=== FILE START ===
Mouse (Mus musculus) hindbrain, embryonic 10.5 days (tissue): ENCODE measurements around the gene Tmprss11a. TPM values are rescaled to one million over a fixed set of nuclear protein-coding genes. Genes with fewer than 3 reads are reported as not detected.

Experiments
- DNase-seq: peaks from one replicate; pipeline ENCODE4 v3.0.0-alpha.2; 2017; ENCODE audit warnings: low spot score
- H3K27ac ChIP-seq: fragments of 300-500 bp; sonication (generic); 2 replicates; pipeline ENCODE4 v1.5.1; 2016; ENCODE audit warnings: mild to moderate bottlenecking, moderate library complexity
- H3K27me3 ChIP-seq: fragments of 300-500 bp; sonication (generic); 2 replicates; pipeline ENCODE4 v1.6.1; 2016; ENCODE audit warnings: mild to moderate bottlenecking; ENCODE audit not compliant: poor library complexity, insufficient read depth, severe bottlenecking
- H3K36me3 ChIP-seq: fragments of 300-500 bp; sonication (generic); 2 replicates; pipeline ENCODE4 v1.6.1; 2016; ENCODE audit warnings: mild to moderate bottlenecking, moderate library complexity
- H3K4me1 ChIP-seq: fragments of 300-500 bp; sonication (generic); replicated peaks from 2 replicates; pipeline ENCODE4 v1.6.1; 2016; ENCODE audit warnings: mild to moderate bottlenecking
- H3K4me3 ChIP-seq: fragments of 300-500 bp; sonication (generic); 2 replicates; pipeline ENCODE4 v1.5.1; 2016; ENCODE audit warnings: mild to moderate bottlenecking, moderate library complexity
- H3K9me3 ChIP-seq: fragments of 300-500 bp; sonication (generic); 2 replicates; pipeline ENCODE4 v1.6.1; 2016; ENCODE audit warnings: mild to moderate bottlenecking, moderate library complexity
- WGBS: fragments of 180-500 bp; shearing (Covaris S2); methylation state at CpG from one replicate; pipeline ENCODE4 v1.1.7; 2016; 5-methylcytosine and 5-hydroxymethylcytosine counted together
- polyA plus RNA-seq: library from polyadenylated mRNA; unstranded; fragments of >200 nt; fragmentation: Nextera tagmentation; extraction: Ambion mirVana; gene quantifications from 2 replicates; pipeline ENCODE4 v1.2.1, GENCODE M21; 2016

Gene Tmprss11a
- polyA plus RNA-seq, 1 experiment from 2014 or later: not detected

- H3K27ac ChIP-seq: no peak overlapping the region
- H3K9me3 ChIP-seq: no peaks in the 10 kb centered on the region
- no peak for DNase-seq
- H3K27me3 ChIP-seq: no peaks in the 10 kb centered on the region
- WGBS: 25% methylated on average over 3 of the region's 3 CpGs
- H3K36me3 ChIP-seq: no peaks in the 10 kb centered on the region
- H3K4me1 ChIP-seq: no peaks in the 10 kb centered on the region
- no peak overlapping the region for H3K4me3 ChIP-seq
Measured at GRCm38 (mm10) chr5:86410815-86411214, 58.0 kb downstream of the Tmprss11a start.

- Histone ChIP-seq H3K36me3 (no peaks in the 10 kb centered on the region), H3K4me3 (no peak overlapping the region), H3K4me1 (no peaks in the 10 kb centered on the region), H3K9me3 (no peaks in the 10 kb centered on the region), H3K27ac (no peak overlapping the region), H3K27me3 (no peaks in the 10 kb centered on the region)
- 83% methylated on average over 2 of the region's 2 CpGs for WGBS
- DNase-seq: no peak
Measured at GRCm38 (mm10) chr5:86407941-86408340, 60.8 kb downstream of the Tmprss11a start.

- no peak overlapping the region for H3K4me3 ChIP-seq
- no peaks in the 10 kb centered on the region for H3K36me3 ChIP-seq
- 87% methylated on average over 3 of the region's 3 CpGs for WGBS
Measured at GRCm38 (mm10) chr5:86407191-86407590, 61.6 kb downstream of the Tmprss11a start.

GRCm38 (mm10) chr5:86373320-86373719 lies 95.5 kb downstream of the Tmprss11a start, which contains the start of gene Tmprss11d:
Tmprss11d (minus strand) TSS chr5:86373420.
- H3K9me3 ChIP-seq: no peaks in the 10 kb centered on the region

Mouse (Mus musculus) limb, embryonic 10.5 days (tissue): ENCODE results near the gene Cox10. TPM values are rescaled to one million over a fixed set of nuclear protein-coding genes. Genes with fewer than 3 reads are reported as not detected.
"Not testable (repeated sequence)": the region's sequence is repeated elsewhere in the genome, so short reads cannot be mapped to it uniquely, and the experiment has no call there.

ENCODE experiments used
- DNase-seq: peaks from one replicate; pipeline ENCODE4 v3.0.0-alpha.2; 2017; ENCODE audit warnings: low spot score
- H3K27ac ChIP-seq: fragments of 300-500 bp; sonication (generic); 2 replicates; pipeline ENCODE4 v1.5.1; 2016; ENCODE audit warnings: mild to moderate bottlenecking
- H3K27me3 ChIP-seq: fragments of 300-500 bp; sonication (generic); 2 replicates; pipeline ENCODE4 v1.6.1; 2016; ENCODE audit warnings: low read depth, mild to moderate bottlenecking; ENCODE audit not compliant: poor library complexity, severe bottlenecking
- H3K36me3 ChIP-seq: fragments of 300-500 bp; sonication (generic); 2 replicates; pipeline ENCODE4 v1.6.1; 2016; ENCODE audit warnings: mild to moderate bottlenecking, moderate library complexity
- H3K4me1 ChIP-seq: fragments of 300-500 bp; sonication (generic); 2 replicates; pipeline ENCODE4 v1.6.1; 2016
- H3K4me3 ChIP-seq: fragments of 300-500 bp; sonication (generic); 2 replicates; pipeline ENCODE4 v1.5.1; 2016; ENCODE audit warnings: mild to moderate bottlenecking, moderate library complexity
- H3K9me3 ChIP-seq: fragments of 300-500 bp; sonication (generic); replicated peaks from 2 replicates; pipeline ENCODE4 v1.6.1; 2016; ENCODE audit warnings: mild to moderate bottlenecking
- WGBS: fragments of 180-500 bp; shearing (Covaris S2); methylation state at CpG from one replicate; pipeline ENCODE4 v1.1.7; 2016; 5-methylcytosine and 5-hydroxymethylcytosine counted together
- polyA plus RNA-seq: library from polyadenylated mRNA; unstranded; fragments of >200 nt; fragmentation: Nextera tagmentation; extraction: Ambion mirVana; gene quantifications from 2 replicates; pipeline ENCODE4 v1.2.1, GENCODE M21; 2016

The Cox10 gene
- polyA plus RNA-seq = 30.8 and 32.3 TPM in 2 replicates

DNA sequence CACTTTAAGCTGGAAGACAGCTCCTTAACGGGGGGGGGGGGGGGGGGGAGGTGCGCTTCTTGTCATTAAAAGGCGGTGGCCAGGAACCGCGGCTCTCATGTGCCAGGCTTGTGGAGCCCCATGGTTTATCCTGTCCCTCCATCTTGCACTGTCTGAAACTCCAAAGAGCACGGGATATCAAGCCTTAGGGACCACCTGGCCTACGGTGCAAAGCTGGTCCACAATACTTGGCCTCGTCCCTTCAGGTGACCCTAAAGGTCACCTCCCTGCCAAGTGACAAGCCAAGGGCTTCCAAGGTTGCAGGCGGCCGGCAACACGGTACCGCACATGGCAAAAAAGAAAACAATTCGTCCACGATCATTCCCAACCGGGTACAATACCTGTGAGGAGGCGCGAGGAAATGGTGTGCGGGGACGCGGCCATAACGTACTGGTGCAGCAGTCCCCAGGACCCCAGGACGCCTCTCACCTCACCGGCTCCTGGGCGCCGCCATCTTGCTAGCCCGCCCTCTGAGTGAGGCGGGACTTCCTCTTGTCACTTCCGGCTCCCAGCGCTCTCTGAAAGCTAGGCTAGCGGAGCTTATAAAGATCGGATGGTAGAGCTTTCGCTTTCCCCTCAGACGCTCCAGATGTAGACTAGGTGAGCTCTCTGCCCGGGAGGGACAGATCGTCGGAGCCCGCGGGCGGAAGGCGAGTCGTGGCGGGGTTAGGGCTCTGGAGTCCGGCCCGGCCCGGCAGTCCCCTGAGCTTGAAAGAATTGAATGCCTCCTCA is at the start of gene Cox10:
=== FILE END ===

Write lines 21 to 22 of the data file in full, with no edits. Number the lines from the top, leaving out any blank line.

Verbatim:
- no peak overlapping the region for H3K4me3 ChIP-seq
Measured at GRCm38 (mm10) chr5:86410815-86411214, 58.0 kb downstream of the Tmprss11a start.